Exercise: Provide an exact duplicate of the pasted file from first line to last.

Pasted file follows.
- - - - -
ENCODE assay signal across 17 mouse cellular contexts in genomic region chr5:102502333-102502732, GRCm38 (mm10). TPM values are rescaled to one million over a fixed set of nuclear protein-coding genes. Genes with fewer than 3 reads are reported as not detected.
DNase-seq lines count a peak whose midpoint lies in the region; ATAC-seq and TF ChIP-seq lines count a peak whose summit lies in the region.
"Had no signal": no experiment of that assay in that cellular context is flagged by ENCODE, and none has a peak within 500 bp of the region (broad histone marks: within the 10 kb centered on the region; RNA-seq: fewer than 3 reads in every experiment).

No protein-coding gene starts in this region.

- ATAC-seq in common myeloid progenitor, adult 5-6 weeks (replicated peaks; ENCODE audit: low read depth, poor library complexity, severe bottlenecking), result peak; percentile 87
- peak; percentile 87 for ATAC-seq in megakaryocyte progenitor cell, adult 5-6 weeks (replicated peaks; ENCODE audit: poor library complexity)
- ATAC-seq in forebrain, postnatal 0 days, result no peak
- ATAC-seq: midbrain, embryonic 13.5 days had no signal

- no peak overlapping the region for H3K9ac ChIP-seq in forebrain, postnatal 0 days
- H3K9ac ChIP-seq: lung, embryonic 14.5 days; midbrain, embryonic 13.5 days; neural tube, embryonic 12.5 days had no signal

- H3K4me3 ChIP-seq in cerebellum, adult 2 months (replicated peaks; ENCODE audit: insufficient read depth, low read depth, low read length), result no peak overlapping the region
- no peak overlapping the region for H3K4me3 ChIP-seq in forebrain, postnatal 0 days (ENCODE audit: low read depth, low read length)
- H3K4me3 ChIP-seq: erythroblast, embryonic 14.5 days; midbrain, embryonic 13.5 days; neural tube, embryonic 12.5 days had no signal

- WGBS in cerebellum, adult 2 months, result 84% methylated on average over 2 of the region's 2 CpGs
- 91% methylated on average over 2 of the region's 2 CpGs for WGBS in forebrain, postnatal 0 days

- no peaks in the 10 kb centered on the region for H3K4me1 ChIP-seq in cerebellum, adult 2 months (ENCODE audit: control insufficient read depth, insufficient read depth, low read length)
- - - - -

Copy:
ENCODE assay signal across 17 mouse cellular contexts in genomic region chr5:102502333-102502732, GRCm38 (mm10). TPM values are rescaled to one million over a fixed set of nuclear protein-coding genes. Genes with fewer than 3 reads are reported as not detected.
DNase-seq lines count a peak whose midpoint lies in the region; ATAC-seq and TF ChIP-seq lines count a peak whose summit lies in the region.
"Had no signal": no experiment of that assay in that cellular context is flagged by ENCODE, and none has a peak within 500 bp of the region (broad histone marks: within the 10 kb centered on the region; RNA-seq: fewer than 3 reads in every experiment).

No protein-coding gene starts in this region.

- ATAC-seq in common myeloid progenitor, adult 5-6 weeks (replicated peaks; ENCODE audit: low read depth, poor library complexity, severe bottlenecking), result peak; percentile 87
- peak; percentile 87 for ATAC-seq in megakaryocyte progenitor cell, adult 5-6 weeks (replicated peaks; ENCODE audit: poor library complexity)
- ATAC-seq in forebrain, postnatal 0 days, result no peak
- ATAC-seq: midbrain, embryonic 13.5 days had no signal

- no peak overlapping the region for H3K9ac ChIP-seq in forebrain, postnatal 0 days
- H3K9ac ChIP-seq: lung, embryonic 14.5 days; midbrain, embryonic 13.5 days; neural tube, embryonic 12.5 days had no signal

- H3K4me3 ChIP-seq in cerebellum, adult 2 months (replicated peaks; ENCODE audit: insufficient read depth, low read depth, low read length), result no peak overlapping the region
- no peak overlapping the region for H3K4me3 ChIP-seq in forebrain, postnatal 0 days (ENCODE audit: low read depth, low read length)
- H3K4me3 ChIP-seq: erythroblast, embryonic 14.5 days; midbrain, embryonic 13.5 days; neural tube, embryonic 12.5 days had no signal

- WGBS in cerebellum, adult 2 months, result 84% methylated on average over 2 of the region's 2 CpGs
- 91% methylated on average over 2 of the region's 2 CpGs for WGBS in forebrain, postnatal 0 days

- no peaks in the 10 kb centered on the region for H3K4me1 ChIP-seq in cerebellum, adult 2 months (ENCODE audit: control insufficient read depth, insufficient read depth, low read length)